Modern Sea Gypsy

Modern Sea Gypsy

Wiah, my neighbor who was one of my visitors, called to the man in the motor canoe. The man pulled towards my house’s front deck and tied the canoe rope to one stilt of the house. “How much is the fish?” Wiah asked.

“Ten for three,” he answered. Nothing were unusual with one dollar for three fish of a palm size if Wiah had not been a Bajo—the sea nomad groups scatter between East Borneo and Moluccas—of Togean Islands. What surprising me more, later, is we can get six fish for one dollar in Ampana, the harbor town on the mainland of Sulawesi, four-hour cruise by ferryboat from we were now. The Bajo lives on the ocean and they catch marine creatures around their house, but now they have to buy fish with the price higher than the ones in the urban mainland!

I saw fish swimming around in the water below my host’s house; they had various forms and colors—beautiful—but similar size: between 2 to 10 centimeter. The sea urchins and pale white with orange-tinted starfish spread among the grey to black coral reefs; these creatures are the indicators of unhealthy reefs. I could only see colorful coral reefs and bigger fish after rowing two hours from the village; even so, the number and size of fish is mediocre, most of them are less than 30 cm long.

The people of Tangkian village settled here about ten years ago. They came from the villages near Katupat, the largest village in the area, for the reason there had not been enough fish around their old villages—I believe the cause is both over-population and over-fishing. They must have chosen Tangkian for its abundance of fish and other marine creatures. They did not even mind to bring fresh water every alternate day from the forest: two-hour rowing and one-hour trekking to the spring. “We used to sit in front of our house with a fish pole to have our meal, or just spread a fish net in the evening and harvest the fish and shrimp in the following morning,” they said. It is a history.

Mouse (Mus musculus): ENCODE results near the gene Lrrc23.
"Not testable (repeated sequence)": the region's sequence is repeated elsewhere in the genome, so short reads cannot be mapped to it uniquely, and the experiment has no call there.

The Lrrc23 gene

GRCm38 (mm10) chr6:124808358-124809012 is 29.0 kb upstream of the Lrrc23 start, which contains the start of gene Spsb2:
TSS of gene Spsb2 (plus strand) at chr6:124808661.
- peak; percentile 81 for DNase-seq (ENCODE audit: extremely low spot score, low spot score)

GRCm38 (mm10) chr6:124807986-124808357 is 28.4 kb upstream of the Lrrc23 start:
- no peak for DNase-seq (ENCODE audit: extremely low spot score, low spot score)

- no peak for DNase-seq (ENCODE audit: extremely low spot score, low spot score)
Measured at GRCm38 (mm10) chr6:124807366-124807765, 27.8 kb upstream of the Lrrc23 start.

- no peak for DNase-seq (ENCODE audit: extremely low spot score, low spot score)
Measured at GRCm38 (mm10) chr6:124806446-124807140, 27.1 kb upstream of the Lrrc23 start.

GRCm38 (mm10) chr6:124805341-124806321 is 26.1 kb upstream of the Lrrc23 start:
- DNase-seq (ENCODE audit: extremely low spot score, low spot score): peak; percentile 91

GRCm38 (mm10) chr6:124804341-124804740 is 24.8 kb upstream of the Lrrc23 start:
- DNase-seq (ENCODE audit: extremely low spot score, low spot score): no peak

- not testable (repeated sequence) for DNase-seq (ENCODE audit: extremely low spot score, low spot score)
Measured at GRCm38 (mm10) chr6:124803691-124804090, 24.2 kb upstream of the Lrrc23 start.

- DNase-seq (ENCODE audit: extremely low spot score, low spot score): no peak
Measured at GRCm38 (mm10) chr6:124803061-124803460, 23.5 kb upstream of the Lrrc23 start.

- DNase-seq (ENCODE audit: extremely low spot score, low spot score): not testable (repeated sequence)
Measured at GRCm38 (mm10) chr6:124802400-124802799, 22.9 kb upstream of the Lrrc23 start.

The population of Tangkian Island (only one village on it) is around 120 people. Did they really consume marine creatures so much, depleting the sea around, within less than ten years?

Everybody knows Asrin, my host, does not smoke because all other men in the village do. Every household, except Asrin’s, spends $50 to $100 per month on cigarettes only—20 to 40 cigarettes per man/day. Almost every adult has a cellular phone. And every house has a music player, some a video player—the ones with a TV set, a huge satellite dish outside, and a generator for operating the TV and video. If only for their meal and other basic needs, the Tangkian people would not deplete rapidly the sea around them. In order to fulfill their ‘modern’ needs, they have to catch and kill more everything living in the sea. With traditional methods, they could not do so, but with dynamite and poison (cyanide?), they can.

The blasts crush the coral reefs, killing every creature (coral is alive, remember) inside and around at the time of the explosion. Very bad indeed—corals are the main home of the fish and other marine-life in the shallow ocean—but poison devastates much more. Blasting causes only local destruction—and personal injury to the blasters who are not quick enough—but poisoning will kill everything alive, from tiny planktons to gigantic turtles, kilometers away from the spot where the poison dumped.

“The poison blackens the corals,” some people told me. I am sure they also know that the poison kills everything kilometers away. It does not need a researcher to correlate the disappearing fish to the blasting/poisoning. What drives them do the destruction?
Every evening the people gather in front of the TVs—operated by a genset that consumed 3 – 4 liters fuel, around $7 per night. I notice that the most favorite program is cinetron, the soap opera of Indonesian version. It mainly shows the lifestyle of the upper class Indonesians in urban areas: living in luxurious house, driving expensive car, dining in fancy restaurant, staying in 5-star hotel, etc. The cinetron creates a dream and felt need to the audience. “How much is the airfare to Jakarta,” some of the villagers asked me. They think Jakarta is like in the cinetron. I was wondering how they look when looking at the slums in Jakarta.

Except for the practices of blasting and poisoning, the Togean Islands is still one of the best natural regions in Indonesia, probably in the world: an archipelago of more than 60 islands with coral reef, white sand, and tropical rainforest. If people stop doing those practices, the reefs will recover and the fish come back—they are still many little fish moving around under Asrin’s house. In addition, the people are friendly and willing to work hard, if they are motivated. The key is the alternative income generation and the education of young generation. It takes time, patience, and money to work on them—I have the first two, hoping for the last one coming from the people who care about the nature and wildlife for our future generation to watch and admire.